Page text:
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Delaware General Assembly

From Wikipedia, the free encyclopedia

Delaware General Assembly
Coat of arms or logo
House of Representatives
Bethany Hall-Long (D)
since 2017
Peter Schwartzkopf (D)
since 2013
Delaware State Senate Partisan Breakdown.svg
Senate political groups
  •   Democratic (14)
  •   Republican (7)
Delaware House of Representatives Partisan Breakdown.svg
General Assembly political groups
Senate last election
November 3, 2020
Senate next election
November 8, 2022
Meeting place
Delaware State Capitol.jpg
Legislative Hall, Dover

The Delaware General Assembly is the legislature of the U.S. state of Delaware. It is a bicameral legislature composed of the Delaware Senate with 21 senators and the Delaware House of Representatives with 41 representatives. It meets at Legislative Hall in Dover, Delaware, convening on the second Tuesday of January of odd-numbered years, with a second session of the same Assembly convening likewise in even-numbered years. Normally the sessions are required to adjourn by the last day of June of the same calendar year. However the Governor can call a special session of the legislature at any time.

Members are elected from single-member districts, all apportioned to roughly equal populations after each decennial Census. Elections are held on the Tuesday after the first Monday in November and about one-half of the Senate is elected every two years for a four-year term, and the entire House of Representatives is elected every two years for a two-year term. Vacancies are filled through special elections. There are no term limits for either chamber.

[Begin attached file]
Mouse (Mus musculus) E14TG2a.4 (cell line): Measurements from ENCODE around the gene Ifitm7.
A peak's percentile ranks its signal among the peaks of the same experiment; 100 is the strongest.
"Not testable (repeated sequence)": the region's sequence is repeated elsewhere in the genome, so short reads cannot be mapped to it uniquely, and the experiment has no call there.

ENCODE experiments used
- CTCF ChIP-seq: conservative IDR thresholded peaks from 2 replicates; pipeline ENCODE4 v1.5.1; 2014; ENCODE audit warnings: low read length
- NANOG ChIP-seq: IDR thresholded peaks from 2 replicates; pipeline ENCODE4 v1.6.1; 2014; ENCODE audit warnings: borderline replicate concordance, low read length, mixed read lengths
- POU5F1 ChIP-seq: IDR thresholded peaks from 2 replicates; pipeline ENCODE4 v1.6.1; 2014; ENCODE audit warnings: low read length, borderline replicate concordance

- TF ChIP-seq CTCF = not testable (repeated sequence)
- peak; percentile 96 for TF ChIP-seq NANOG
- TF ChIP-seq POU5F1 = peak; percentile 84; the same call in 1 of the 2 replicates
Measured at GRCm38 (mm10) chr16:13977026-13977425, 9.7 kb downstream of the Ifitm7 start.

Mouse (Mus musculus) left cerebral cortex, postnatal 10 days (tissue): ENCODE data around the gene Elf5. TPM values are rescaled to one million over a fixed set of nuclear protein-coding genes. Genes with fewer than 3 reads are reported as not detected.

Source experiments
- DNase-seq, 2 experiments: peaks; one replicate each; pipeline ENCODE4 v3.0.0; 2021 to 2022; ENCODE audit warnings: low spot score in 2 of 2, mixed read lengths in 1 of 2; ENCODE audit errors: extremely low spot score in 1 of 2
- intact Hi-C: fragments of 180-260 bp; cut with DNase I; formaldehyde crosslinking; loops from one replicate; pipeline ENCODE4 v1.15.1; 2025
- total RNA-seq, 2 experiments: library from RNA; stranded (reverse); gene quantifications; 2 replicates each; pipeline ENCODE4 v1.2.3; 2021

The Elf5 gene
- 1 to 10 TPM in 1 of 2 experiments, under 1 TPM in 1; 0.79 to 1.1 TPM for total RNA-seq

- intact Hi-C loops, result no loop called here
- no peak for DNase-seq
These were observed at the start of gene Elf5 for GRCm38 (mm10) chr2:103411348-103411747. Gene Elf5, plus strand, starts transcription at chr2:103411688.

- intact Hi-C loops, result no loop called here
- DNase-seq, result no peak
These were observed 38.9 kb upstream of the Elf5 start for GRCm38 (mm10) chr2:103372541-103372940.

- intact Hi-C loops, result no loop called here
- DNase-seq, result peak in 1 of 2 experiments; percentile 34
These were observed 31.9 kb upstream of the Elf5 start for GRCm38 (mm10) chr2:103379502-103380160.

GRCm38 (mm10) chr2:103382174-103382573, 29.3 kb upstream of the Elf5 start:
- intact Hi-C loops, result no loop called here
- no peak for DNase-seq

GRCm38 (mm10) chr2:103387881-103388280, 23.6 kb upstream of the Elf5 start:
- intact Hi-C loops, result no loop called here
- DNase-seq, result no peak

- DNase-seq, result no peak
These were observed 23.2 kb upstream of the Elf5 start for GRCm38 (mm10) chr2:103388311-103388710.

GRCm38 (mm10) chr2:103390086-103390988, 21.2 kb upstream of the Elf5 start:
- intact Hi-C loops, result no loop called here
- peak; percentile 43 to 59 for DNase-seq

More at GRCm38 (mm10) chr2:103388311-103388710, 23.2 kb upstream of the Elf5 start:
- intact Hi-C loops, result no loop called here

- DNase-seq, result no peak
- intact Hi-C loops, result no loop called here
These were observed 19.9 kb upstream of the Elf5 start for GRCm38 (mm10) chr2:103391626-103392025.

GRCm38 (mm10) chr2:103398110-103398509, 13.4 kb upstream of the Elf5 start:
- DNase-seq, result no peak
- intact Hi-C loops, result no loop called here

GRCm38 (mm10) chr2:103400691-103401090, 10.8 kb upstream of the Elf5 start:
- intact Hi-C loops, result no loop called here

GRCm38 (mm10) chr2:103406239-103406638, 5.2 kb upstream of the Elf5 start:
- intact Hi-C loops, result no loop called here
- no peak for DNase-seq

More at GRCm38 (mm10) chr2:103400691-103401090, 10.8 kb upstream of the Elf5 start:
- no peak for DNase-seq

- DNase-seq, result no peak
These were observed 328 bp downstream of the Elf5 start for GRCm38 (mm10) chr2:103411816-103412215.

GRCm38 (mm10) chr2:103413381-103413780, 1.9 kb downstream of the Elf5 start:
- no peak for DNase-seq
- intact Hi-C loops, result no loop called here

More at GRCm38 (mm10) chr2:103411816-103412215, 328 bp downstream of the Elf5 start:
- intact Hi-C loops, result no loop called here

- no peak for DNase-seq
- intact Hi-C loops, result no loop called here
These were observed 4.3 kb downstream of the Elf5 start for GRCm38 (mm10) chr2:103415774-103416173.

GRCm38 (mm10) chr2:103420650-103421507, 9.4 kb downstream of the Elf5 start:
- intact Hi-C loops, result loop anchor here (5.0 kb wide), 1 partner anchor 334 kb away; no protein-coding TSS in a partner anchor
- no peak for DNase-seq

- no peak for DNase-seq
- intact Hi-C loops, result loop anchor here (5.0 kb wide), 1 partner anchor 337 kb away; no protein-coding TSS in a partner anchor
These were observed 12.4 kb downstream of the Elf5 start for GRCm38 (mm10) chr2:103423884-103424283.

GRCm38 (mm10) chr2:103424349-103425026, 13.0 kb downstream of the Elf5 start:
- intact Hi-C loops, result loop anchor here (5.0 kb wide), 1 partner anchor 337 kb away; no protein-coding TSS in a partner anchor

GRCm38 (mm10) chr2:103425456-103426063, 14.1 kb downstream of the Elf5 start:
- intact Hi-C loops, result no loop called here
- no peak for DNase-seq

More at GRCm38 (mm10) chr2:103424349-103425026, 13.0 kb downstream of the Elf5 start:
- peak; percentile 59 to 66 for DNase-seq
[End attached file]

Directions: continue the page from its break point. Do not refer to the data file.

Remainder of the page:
With 62 seats, the Delaware General Assembly is the second-smallest bicameral state legislature in the United States – ahead of Alaska (60 seats) and behind Nevada (63).


The Delaware General Assembly was one of the thirteen legislatures that participated in the American War of Independence. Created by the Delaware Constitution of 1776, its membership and responsibilities have been modified by the Delaware Constitution of 1792, the Delaware Constitution of 1831, the Delaware Constitution of 1897, and Supreme Court of the United States decision in Reynolds v. Sims in 1965.

Significant actions of the General Assembly include the calling of the constitutional convention which became the first to ratify the United States Constitution in 1787 (which led to Delaware's state nickname, "the First State"), and its rejection of secession from the Union on January 3, 1861, even though Delaware was a slave state. Also significant was its repeated refusal to legislate the end of slavery or voting rights for women, requiring federal law to enforce those changes.

Until 1898 the General Assembly was apportioned by county, with a total of 30 members elected county-wide "at-large" with equal numbers from each of the three counties. After 1898 the total membership was increased to 52 and they were elected from districts, mostly corresponding to the geographical boundaries of hundreds within the counties. However, there was little recognition of disparities in population, except for the addition of two extra senators and five extra representatives elected from much more populous New Castle County. After the Supreme Court decision in Reynolds v. Sims in 1965, the General Assembly was forced to redistrict so that all members of both houses were elected from districts of equal population. By 1972, the total membership had increased to its present 62.

In 1924, Florence Wood Hanby became the first woman elected to the Delaware General Assembly, winning a seat in the Delaware House of Representatives.[1][2]

It is the only legislature with the power to unilaterally amend its constitution without requiring a referendum or any other approval.[3]

See also


  1. ^ "Woman Wielding Power: Pioneer Female State Legislators". National Women's History Museum. Archived from the original on 2015-09-06. Retrieved 22 December 2015.
  2. ^ Weatherford, Doris (2012). Women in American Politics: History and Milestones. SAGE. p. 96. ISBN 9781608710072.
  3. ^ "ARTICLE. XVI AMENDMENTS AND CONVENTIONS". Retrieved 6 April 2018.

External links

This page was last edited on 12 January 2021, at 12:14
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